Monday, October 26, 1998 Published at 12:51 GMT
Nicholas Budgen: An arch Euro-sceptic
Nicholas Budgen with rebel Tory MPs in 1995
Nicholas Budgen was one of a group of arch Euro-sceptic Tory MPs which proved such a thorn in the side of John Major's government.
Born in 1937, he was educated at St Edward's School, Oxford and Corpus Christi, Cambridge. He practiced as a barrister and stood unsuccessfully for Parliament at the 1970 General Election.
Initially, Nicholas Budgen toed the party line, becoming a junior Whip in the Thatcher government, but by the early 1990s he had become increasingly disillusioned by what he saw as a continual move to European federalism.
Central to this process was the 1992 Maastricht Treaty seen as paving the way for a single European currency. It was this, above all, which crystallised Tory opposition to Europe.
A series of backbench rebellions a year later drove the government to call a confidence vote to re-establish its authority. Throughout all of this, Nicholas Budgen was an unrepentant rebel.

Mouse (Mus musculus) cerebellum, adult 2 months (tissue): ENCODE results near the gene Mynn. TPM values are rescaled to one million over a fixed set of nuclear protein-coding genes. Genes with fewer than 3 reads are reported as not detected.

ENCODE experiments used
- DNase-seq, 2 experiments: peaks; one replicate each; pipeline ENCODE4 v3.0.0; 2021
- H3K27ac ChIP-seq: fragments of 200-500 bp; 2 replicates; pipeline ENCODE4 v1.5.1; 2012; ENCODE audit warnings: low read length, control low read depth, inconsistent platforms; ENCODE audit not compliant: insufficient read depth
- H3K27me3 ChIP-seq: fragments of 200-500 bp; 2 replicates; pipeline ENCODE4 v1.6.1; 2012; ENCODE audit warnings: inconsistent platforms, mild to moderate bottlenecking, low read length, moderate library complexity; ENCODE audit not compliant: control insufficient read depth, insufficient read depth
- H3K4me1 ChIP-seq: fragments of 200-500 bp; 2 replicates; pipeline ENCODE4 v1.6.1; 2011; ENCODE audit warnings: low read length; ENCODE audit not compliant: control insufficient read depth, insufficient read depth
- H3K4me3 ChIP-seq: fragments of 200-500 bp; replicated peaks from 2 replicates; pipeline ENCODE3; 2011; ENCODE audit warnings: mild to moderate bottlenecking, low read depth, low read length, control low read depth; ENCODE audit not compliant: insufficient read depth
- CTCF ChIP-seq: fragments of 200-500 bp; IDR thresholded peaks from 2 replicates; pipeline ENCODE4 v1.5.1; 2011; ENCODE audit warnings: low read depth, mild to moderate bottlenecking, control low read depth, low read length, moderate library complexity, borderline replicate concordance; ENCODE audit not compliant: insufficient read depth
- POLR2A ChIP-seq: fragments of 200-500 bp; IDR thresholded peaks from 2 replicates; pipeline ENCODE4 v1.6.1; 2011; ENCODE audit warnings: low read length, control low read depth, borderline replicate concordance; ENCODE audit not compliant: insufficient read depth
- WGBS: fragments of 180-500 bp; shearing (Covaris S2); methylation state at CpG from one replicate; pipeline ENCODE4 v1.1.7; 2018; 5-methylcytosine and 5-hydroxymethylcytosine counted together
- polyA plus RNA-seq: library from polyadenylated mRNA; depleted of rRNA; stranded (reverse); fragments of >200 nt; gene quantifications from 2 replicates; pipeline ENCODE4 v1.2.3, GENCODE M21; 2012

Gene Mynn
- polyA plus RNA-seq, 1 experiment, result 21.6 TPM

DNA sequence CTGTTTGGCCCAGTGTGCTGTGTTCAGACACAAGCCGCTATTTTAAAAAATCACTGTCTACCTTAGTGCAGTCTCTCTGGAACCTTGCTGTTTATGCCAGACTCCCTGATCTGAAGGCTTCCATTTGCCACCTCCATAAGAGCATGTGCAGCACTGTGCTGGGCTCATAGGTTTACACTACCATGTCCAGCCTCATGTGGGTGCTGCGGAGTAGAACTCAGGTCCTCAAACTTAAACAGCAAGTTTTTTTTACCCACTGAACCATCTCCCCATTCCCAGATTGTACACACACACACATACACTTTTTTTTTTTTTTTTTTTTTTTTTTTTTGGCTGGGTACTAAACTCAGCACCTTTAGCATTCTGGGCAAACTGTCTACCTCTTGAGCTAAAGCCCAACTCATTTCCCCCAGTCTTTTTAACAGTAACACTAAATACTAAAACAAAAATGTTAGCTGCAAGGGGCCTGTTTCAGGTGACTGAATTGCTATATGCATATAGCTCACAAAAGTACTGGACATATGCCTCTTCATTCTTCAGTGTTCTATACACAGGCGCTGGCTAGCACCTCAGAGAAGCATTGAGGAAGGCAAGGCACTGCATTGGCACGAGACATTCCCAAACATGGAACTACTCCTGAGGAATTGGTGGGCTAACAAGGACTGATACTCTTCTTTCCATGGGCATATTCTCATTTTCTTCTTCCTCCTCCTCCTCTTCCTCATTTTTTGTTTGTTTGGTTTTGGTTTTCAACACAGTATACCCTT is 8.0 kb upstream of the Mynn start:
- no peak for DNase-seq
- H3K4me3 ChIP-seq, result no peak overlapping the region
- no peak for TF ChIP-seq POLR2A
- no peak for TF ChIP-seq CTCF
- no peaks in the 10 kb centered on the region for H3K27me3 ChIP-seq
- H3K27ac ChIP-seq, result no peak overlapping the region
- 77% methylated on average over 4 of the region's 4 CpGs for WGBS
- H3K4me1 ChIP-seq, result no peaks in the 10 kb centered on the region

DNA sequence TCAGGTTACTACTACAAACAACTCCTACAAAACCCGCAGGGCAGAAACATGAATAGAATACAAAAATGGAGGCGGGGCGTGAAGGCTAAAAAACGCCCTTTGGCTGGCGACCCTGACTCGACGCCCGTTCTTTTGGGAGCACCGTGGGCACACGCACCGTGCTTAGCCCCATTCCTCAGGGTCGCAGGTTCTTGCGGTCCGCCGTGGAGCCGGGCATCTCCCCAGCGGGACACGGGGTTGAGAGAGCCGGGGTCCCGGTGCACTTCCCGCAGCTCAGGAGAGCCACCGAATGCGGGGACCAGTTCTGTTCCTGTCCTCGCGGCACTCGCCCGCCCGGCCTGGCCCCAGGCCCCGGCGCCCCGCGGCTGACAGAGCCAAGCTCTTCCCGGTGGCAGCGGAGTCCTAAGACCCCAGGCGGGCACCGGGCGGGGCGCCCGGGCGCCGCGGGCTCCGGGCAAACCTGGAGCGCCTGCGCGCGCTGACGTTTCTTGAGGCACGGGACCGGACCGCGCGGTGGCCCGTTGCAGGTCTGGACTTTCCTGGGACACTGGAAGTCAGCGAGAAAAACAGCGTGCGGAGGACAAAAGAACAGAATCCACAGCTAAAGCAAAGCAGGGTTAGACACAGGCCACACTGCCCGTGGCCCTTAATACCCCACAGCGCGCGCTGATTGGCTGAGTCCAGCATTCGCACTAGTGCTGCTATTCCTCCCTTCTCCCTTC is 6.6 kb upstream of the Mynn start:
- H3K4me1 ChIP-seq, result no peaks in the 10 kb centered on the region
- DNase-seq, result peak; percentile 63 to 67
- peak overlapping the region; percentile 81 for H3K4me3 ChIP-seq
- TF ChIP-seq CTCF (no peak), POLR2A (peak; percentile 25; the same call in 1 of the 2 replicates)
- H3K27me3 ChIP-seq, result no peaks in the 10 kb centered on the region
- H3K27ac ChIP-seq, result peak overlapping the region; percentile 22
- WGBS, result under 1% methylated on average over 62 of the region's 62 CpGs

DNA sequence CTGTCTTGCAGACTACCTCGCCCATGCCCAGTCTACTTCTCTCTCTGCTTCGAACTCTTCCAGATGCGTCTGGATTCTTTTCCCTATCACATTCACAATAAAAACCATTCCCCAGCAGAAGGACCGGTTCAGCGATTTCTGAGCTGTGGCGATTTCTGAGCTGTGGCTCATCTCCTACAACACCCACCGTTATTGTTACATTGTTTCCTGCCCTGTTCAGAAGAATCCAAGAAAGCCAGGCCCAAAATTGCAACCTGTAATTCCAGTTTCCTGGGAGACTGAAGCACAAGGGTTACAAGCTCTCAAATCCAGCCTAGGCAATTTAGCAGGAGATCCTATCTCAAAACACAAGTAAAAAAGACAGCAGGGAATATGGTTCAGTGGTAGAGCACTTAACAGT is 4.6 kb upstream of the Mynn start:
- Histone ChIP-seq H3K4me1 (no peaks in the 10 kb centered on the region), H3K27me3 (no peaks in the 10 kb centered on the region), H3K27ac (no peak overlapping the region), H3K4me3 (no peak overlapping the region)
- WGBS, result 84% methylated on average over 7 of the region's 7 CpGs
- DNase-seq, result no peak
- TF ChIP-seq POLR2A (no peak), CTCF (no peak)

At the time, he insisted, "It would be my general feeling that the transference of power to Europe was so important a matter as to require a vote against any organisation and any party that wished to transfer that power."
The same year, after defying the government again, he became one of the 'whipless' rebels: temporarily excluded from the parliamentary party, but a graphic demonstration of the depth of Tory divisions on Europe.
Another cause close to his heart was Northern Ireland. He found himself at odds with John Major over the 1993 Downing Street Declaration.
He argued strongly that the British concession to having "no selfish economic or strategic interest" in Northern Ireland should never have been made.
During last year's General Election he drew further controversy by criticising the level of immigration. Playing what some saw as the race card failed to prevent him from losing his seat in the Labour landslide.
Nicholas Budgen was a Tory of the old school, thoughtful and courteous, with an almost bookish manner, but his deep concerns about Europe were argued with vigour and passion.
He leaves a wife, Madelaine, and two children.